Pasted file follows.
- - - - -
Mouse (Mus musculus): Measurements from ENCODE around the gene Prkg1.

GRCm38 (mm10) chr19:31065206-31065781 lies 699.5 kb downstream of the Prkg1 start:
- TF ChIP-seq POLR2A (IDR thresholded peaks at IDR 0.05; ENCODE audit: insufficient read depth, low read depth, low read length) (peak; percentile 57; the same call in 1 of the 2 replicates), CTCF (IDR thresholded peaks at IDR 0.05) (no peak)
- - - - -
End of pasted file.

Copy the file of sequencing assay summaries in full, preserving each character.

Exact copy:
Mouse (Mus musculus): Measurements from ENCODE around the gene Prkg1.

GRCm38 (mm10) chr19:31065206-31065781 lies 699.5 kb downstream of the Prkg1 start:
- TF ChIP-seq POLR2A (IDR thresholded peaks at IDR 0.05; ENCODE audit: insufficient read depth, low read depth, low read length) (peak; percentile 57; the same call in 1 of the 2 replicates), CTCF (IDR thresholded peaks at IDR 0.05) (no peak)